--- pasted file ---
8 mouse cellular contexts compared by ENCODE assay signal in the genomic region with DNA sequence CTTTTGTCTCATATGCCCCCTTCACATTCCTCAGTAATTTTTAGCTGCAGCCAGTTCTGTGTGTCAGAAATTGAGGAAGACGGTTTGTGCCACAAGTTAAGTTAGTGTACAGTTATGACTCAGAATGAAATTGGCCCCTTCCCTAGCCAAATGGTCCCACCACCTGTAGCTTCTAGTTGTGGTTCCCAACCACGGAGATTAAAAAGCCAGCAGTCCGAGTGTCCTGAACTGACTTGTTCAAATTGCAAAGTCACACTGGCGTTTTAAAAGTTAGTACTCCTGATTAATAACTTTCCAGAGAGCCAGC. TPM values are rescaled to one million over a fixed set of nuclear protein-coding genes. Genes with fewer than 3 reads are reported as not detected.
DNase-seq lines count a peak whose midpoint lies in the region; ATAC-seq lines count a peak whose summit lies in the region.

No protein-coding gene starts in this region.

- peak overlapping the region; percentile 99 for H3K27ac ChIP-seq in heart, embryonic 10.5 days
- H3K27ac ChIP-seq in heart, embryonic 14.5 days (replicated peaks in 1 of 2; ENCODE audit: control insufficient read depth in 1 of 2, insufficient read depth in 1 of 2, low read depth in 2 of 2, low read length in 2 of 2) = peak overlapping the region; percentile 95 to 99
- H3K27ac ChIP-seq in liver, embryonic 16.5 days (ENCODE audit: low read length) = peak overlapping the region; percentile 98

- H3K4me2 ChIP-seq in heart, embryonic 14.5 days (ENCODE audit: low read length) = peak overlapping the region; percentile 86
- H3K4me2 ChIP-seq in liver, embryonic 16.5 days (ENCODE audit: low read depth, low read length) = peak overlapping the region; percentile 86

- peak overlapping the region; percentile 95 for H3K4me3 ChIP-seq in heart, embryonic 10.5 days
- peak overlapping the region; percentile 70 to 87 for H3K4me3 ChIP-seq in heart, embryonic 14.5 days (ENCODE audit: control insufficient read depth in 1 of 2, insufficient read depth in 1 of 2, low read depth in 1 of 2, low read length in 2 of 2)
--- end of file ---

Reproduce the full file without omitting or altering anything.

8 mouse cellular contexts compared by ENCODE assay signal in the genomic region with DNA sequence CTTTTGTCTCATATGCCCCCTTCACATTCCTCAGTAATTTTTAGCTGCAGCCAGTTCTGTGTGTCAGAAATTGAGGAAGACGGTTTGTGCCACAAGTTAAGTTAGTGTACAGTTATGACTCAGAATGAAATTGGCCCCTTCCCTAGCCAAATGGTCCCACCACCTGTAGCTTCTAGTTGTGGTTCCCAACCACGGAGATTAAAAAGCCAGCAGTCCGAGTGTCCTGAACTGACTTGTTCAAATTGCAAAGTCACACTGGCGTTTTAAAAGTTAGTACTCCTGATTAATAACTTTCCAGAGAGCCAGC. TPM values are rescaled to one million over a fixed set of nuclear protein-coding genes. Genes with fewer than 3 reads are reported as not detected.
DNase-seq lines count a peak whose midpoint lies in the region; ATAC-seq lines count a peak whose summit lies in the region.

No protein-coding gene starts in this region.

- peak overlapping the region; percentile 99 for H3K27ac ChIP-seq in heart, embryonic 10.5 days
- H3K27ac ChIP-seq in heart, embryonic 14.5 days (replicated peaks in 1 of 2; ENCODE audit: control insufficient read depth in 1 of 2, insufficient read depth in 1 of 2, low read depth in 2 of 2, low read length in 2 of 2) = peak overlapping the region; percentile 95 to 99
- H3K27ac ChIP-seq in liver, embryonic 16.5 days (ENCODE audit: low read length) = peak overlapping the region; percentile 98

- H3K4me2 ChIP-seq in heart, embryonic 14.5 days (ENCODE audit: low read length) = peak overlapping the region; percentile 86
- H3K4me2 ChIP-seq in liver, embryonic 16.5 days (ENCODE audit: low read depth, low read length) = peak overlapping the region; percentile 86

- peak overlapping the region; percentile 95 for H3K4me3 ChIP-seq in heart, embryonic 10.5 days
- peak overlapping the region; percentile 70 to 87 for H3K4me3 ChIP-seq in heart, embryonic 14.5 days (ENCODE audit: control insufficient read depth in 1 of 2, insufficient read depth in 1 of 2, low read depth in 1 of 2, low read length in 2 of 2)